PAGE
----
Creating a positive ‘identity’ for refugees?

In most media discourses, Refugees are constructed  as pathological creatures. The entire discourse of refugees and their plight is portrayed as something of a ‘problem to be fixed.’ While it is true that most refugees are in need of desperate help and do, over a short period of time, burden the economy of any host country; but research has shown – and common sense should tell us – that over a long period of time, refugees are a boon to any place where they go.

As this OpEd in NY Times points out, refugees contribute to the revitalization of economies. As a former resident of upstate NY, I saw the impact of this phenomenon. Most of the refugees settled there are independent, self-sufficient and actually quite wealthy, all in a matter of less than 20 years. That is just one generation. Bosnians fleeing the Balkan war are among the refugees who live in this region and are among the prosperous communities there.

photo credit : womenoftheworld.org
photo credit : womenoftheworld.org

Similarly, when media accounts of refugees portray them as helpless victims, who are in perpetual need of assistance, the reality is quite different. As they are fleeing persecution, they are also deeply conscious of the need to re-build their lives and are eager to take up any opportunity that comes their way. As the NYT OpEd mentioned earlier points out “A 2003 survey by the University of Michigan of 1,016 members of this community (58 percent of whom were Christian, and 42 percent Muslim) found that 19 percent were entrepreneurs and that the median household income was $50,000 to $75,000 per year.” This goes against our popular understandings of what refugees do, and how ‘dependent’ they are on welfare.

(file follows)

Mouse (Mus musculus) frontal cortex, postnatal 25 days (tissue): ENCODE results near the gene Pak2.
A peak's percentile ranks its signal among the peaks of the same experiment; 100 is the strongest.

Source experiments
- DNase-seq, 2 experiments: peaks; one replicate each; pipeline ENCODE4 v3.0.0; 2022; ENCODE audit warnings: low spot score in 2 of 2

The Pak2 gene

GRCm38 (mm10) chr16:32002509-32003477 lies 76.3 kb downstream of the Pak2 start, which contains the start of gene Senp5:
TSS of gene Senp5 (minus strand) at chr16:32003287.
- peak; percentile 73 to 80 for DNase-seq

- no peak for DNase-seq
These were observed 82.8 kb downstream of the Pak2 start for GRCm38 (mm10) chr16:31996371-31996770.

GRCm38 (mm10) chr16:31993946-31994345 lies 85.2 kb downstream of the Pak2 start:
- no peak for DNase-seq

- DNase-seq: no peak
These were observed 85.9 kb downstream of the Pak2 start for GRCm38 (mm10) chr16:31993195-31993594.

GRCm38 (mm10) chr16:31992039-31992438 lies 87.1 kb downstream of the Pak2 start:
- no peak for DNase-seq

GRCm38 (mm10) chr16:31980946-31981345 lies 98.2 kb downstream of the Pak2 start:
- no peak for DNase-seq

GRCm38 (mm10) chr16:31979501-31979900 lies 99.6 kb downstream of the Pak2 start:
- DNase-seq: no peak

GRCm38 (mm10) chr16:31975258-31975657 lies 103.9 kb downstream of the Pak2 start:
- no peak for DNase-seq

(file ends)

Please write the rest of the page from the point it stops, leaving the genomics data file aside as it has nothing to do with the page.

This bias is not only present in media discourses, but also scholarly literature on Arab-Americans in general and refugees in particular. I came across this phenomenon, as I was researching the issue for a policy brief, that I am writing, as part of my work at ACCESS. Why is this cognitive bias present? Is it because the dominant framing of refugees is set? It is set – in terms of framing them as helpless, without agency and will power? – as essentially victims who are not capable of shaping their destiny? While this is part of the story, it is not the entire story. True, they are helpless ( for the time-being) but are not without agency or will power. The Syrian refugees, for instance, are taking enormous risks, putting their lives in danger, to move to a safer area, to live and prosper. This shows not only their resilience and determination to fight against all odds, but also their imagination and ability to think outside of the box.

America should embrace this positive energy and will to live. It is what has made the U.S . a great country and it is what drives innovation and change. It is time we all re-examine the dominant narratives of the refugees as a burden and look at them for what they are – victims of circumstances, who will thrive, in the right environment. It is our duty, as decent human beings to help them find this environment.